07/29/2002 6:35 pm ET
Fans enjoy Hall of Fame game
By Ian Browne / MLB.com
COOPERSTOWN, N.Y. -- The scene outside Doubleday Field on Monday afternoon was timeless, much like the 82-year-old venue itself. It was a couple of hours before the annual Hall of Fame Game, and hundreds of fans were lined up outside the entrance to the stadium, hoping to get a peak -- and perhaps an autograph -- from a Major League Baseball player.
The field is supported by a brick structure, giving it the proper old-timey feel. Walk inside, and you see a cozy little park with tiny dugouts, an inviting 296-foot sign on the left-field wall and an atmosphere that is total baseball. The seating capacity is 9,800, and it always fills up on Hall of Fame gameday.
The Rockies and White Sox played an exhibition, with Colorado prevailing 18-10, thanks to five hits from Mark Little. But on this day the competition took a backseat to the true matter at hand. Pleasing the fans.
Doing so didn't require much more than a friendly conversation or a flick of a pen.
Players on both sides -- who lose a day off by appearing in this game -- seemed to relish the moment.
Nobody more than Rockies veteran Todd Zeile, who stood outside the stadium until every autograph was signed. He was out there for close to two hours.
When he was done, the fans gave him a round of applause.
"This is my fourth time to this game," said Zeile, who has played for nine Major League teams. "I know it's a lot more about interacting with fans than it is the game itself. I mentioned that to (Rockies manager) Clint Hurdle when we came in that there would be a lot of people who want autographs and it would be a good thing for the guys to try and sign a little bit when we get here."
Hurdle agreed that it was a high priority.
"It's one of the things I talked to our team about," said the rookie manager. "We want to come in here and be ambassadors of good will. We want to represent the game. We want to say hello to the fans, and thank them for their support."
The White Sox did their part, too. Frank Thomas, the team's most recognizable player, went down the first-base line and passed autographs to fans over the chain-link fence.
"It's a great weekend," said the Big Hurt. "It's about the Hall of Fame, it's about what the game has given to so many people. It takes a long, long time to (become a Hall of Famer). You have to give the utmost respect to those who are. It's special to be here. Only true baseball fans are here and that's what the game is all about."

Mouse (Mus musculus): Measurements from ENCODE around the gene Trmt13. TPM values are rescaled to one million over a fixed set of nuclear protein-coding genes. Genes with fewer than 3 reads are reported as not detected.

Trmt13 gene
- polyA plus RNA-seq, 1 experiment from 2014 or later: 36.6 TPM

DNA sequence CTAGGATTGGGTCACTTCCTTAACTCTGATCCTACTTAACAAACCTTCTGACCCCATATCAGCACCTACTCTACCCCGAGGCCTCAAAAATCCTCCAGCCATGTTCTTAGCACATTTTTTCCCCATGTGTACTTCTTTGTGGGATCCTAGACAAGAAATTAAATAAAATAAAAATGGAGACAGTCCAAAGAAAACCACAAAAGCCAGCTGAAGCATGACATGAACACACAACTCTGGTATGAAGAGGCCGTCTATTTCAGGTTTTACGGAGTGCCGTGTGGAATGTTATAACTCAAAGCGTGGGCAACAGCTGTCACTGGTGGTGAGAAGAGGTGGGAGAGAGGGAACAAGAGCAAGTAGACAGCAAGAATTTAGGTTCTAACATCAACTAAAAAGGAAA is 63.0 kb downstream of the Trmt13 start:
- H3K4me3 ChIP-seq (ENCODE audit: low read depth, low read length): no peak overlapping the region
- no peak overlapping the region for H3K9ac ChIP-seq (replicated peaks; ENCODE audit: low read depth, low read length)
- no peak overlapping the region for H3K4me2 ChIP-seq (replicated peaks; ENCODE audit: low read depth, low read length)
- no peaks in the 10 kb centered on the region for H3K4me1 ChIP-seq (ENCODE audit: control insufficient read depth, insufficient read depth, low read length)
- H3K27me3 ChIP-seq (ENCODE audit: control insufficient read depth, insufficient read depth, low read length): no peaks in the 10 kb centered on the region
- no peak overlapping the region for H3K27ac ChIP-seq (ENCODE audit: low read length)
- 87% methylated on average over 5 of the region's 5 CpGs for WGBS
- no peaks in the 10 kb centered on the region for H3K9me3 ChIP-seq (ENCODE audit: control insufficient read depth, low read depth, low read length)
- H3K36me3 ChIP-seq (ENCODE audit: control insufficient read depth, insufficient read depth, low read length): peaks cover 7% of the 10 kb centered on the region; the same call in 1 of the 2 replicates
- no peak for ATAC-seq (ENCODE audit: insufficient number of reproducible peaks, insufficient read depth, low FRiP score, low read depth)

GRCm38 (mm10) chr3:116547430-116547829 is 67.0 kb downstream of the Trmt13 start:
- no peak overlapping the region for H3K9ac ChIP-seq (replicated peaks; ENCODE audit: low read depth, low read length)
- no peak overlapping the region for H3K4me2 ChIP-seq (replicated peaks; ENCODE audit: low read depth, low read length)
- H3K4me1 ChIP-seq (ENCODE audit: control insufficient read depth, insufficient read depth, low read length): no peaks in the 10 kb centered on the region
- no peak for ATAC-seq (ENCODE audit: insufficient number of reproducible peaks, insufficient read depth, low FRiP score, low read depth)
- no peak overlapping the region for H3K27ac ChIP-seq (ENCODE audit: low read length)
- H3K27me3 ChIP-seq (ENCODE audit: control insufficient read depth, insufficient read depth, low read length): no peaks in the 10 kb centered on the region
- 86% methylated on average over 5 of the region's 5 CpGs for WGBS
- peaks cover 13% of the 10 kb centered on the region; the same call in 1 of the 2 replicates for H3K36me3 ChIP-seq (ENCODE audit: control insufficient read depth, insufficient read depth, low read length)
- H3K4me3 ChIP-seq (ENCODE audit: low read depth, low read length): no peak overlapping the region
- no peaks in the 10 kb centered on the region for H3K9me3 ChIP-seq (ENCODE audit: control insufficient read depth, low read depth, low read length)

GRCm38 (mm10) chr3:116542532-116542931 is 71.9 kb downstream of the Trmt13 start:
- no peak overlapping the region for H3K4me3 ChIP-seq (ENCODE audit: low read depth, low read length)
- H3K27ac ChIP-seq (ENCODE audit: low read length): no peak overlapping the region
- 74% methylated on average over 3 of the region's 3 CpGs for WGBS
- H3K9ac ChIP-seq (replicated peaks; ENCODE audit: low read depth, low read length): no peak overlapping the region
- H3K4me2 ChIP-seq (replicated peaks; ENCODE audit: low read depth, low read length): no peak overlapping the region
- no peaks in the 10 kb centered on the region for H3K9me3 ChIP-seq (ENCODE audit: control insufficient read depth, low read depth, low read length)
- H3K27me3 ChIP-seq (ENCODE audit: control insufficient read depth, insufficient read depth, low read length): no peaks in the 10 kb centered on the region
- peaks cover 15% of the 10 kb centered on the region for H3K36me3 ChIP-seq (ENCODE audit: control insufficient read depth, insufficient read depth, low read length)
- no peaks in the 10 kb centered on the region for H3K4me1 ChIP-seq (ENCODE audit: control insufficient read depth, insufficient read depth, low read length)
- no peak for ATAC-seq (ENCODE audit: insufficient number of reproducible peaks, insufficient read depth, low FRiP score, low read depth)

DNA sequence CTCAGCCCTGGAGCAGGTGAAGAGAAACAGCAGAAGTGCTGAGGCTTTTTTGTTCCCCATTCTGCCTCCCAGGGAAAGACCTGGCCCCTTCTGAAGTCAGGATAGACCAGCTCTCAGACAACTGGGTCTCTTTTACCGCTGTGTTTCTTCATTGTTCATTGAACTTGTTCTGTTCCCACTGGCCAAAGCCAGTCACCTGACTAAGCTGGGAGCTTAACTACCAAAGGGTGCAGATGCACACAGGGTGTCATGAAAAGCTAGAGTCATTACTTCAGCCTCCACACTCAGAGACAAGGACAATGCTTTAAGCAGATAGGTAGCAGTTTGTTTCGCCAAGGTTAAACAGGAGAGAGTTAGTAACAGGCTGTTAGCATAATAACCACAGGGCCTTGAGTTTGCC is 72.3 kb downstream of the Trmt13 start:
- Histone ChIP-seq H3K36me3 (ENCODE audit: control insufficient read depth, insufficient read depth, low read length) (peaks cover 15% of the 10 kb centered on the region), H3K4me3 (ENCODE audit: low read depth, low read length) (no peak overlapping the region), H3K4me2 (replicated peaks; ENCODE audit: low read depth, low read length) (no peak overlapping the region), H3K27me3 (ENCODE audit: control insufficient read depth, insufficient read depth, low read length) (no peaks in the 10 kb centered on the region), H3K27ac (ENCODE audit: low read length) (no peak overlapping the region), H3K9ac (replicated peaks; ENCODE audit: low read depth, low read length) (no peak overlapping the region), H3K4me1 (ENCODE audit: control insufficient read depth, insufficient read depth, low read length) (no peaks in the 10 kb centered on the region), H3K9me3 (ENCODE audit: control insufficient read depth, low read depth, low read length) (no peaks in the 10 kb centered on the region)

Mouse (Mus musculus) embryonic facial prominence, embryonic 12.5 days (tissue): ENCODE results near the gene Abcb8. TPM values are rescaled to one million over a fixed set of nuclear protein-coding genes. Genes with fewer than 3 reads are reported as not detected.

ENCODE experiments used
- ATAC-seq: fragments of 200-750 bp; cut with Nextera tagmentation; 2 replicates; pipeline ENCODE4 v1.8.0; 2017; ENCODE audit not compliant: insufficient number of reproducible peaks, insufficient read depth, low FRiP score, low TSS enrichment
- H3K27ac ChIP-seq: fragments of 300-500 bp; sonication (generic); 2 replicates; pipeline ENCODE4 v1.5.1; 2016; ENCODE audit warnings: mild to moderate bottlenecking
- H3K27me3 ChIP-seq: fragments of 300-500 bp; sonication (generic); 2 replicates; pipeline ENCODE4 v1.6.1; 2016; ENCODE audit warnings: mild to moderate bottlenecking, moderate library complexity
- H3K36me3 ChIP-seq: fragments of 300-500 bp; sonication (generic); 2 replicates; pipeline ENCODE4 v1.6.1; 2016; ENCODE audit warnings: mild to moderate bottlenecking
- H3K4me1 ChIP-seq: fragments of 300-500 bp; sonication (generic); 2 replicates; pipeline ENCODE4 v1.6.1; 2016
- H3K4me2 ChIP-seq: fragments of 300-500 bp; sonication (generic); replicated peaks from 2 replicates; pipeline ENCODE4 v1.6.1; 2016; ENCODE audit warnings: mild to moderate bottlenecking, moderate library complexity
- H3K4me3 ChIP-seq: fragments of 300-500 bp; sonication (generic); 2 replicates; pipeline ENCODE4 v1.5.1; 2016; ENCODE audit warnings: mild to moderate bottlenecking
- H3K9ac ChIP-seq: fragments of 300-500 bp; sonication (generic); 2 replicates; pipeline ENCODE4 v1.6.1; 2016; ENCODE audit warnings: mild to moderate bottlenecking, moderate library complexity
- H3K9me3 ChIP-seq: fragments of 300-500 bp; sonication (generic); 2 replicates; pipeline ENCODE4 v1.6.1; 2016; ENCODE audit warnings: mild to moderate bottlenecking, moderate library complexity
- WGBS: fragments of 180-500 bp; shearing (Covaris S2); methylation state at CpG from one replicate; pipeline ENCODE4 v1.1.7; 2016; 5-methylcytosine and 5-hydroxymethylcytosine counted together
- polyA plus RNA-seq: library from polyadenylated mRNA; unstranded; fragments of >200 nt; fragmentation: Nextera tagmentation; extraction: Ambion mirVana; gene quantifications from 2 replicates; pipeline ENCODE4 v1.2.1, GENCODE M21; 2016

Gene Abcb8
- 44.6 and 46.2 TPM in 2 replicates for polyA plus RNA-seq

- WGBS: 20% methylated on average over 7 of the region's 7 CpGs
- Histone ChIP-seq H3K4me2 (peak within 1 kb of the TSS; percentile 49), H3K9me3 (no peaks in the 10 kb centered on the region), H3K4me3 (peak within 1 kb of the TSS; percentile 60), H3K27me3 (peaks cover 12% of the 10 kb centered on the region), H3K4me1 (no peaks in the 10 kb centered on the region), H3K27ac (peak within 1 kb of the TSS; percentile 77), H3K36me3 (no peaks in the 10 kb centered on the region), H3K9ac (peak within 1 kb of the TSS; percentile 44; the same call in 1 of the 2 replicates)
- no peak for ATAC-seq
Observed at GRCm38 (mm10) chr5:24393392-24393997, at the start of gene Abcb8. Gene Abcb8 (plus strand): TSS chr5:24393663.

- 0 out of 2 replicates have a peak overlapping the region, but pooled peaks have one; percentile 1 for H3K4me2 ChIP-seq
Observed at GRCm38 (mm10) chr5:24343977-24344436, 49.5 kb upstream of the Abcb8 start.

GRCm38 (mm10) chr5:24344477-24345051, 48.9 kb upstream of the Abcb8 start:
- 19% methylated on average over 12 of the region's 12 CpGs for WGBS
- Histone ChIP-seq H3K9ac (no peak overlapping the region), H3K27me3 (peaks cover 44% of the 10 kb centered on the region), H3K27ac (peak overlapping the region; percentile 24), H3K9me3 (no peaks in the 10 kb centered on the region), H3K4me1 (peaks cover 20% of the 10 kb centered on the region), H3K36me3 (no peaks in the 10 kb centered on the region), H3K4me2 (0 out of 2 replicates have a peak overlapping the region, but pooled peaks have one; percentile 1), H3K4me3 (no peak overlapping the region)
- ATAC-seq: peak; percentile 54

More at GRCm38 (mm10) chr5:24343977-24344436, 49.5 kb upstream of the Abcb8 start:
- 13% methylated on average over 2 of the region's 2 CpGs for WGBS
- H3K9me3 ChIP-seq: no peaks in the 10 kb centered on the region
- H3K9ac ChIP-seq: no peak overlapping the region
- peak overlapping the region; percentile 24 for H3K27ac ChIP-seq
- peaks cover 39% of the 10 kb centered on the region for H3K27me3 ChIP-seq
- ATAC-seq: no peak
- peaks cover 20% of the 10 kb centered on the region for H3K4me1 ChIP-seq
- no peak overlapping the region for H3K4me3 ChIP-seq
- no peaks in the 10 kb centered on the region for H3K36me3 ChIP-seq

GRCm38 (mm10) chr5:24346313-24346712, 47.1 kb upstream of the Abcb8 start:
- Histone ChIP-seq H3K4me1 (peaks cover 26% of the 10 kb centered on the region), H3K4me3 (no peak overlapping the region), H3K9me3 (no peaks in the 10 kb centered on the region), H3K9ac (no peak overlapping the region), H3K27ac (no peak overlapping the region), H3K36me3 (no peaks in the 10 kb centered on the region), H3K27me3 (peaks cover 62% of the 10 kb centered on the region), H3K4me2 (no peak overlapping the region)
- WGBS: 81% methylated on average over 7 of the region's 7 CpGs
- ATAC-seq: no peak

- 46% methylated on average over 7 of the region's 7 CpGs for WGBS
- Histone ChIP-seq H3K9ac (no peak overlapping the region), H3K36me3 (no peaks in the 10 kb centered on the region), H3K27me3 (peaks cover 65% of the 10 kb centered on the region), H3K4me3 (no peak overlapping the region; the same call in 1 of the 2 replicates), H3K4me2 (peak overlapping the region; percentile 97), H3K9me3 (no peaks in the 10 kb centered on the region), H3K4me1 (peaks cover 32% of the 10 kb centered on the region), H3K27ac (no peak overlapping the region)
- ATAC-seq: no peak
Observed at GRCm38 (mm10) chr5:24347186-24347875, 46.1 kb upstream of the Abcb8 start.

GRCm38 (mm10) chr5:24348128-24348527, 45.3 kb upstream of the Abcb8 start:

The game itself doesn't hold much attention from the players. But one player who has a vivid memory of participating in a Hall of Fame Game is Denny Neagle, the Rockies' colorful lefty.
"I pitched here 11 years ago and it was my showcase start with the Twins," said Neagle. "It definitely brings back a lot of memories. It was nerve-wracking for me because I was the young Triple-A prospect. I went six innings, gave up two earned runs so I did pretty well. And sure enough three days later I got called up to the Big Leagues."
This time, as the established veteran instead of the nervous rookie, Neagle was able to thoroughly soak in the atmosphere.
"This is what it's all about," said Neagle. "To come back here and play games like this kind of reminds you even as a player what the game is all about. It's just about having fun and playing baseball. Forget about all the money and everything else man, the game is supposed to be fun. People tend to think it's all millionaires against billionaires, the players and owners and stuff, but it's not. It's all about the game of baseball and it's fun when you get to a town like this, because it reminds you of that."
Both teams have had disappointing seasons, so a trip to baseball fantasy land was a nice change of pace from the daily grind.
"It's more relaxing, laid back fun type of thing," said White Sox manager Jerry Manuel. "It's refreshing."
"This is cool," said Rockies All-Star Larry Walker. "I'm glad to just be here, and be in this ballpark and this city, it's a great honor."
Ian Browne, a reporter for MLB.com, can be reached at Ian.Browne@mlb.com. This story was not subject to the approval of Major League Baseball or its clubs.